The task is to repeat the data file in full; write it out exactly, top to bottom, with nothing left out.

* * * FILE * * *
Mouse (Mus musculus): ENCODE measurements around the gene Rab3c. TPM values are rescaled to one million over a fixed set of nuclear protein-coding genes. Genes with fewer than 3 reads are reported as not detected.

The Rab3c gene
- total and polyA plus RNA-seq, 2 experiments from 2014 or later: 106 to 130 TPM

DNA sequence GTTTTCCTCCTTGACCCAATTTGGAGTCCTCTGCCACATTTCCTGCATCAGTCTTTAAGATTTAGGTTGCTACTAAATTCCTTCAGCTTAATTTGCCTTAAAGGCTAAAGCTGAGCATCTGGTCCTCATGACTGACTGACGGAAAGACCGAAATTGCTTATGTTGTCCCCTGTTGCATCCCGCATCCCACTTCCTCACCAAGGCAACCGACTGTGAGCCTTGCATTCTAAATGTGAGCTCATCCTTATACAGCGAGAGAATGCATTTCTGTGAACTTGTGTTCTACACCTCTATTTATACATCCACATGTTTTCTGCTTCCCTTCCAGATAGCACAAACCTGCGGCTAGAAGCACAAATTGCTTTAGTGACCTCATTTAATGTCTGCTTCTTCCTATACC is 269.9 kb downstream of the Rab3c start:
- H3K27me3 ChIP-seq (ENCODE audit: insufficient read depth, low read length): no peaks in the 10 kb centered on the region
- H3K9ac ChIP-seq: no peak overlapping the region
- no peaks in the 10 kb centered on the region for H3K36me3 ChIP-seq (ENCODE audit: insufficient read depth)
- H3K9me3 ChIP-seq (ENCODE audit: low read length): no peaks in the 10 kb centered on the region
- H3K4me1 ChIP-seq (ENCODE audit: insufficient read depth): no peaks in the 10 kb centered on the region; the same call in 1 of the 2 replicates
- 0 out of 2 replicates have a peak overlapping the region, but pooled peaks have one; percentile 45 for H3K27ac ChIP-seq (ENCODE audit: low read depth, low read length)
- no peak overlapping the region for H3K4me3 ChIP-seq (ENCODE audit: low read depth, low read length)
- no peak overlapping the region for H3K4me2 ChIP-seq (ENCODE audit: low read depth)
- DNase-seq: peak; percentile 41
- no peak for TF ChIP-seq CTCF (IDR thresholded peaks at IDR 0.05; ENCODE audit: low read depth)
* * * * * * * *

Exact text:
Mouse (Mus musculus): ENCODE measurements around the gene Rab3c. TPM values are rescaled to one million over a fixed set of nuclear protein-coding genes. Genes with fewer than 3 reads are reported as not detected.

The Rab3c gene
- total and polyA plus RNA-seq, 2 experiments from 2014 or later: 106 to 130 TPM

DNA sequence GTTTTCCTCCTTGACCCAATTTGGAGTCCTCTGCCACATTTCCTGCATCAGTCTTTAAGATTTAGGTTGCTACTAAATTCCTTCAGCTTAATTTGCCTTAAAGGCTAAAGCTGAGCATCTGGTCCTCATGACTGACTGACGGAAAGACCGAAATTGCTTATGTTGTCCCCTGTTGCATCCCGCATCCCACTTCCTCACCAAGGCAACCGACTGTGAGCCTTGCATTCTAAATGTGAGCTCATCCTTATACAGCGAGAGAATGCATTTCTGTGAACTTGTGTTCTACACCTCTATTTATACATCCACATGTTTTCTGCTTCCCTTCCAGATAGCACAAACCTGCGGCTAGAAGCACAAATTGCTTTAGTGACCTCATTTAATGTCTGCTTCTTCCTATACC is 269.9 kb downstream of the Rab3c start:
- H3K27me3 ChIP-seq (ENCODE audit: insufficient read depth, low read length): no peaks in the 10 kb centered on the region
- H3K9ac ChIP-seq: no peak overlapping the region
- no peaks in the 10 kb centered on the region for H3K36me3 ChIP-seq (ENCODE audit: insufficient read depth)
- H3K9me3 ChIP-seq (ENCODE audit: low read length): no peaks in the 10 kb centered on the region
- H3K4me1 ChIP-seq (ENCODE audit: insufficient read depth): no peaks in the 10 kb centered on the region; the same call in 1 of the 2 replicates
- 0 out of 2 replicates have a peak overlapping the region, but pooled peaks have one; percentile 45 for H3K27ac ChIP-seq (ENCODE audit: low read depth, low read length)
- no peak overlapping the region for H3K4me3 ChIP-seq (ENCODE audit: low read depth, low read length)
- no peak overlapping the region for H3K4me2 ChIP-seq (ENCODE audit: low read depth)
- DNase-seq: peak; percentile 41
- no peak for TF ChIP-seq CTCF (IDR thresholded peaks at IDR 0.05; ENCODE audit: low read depth)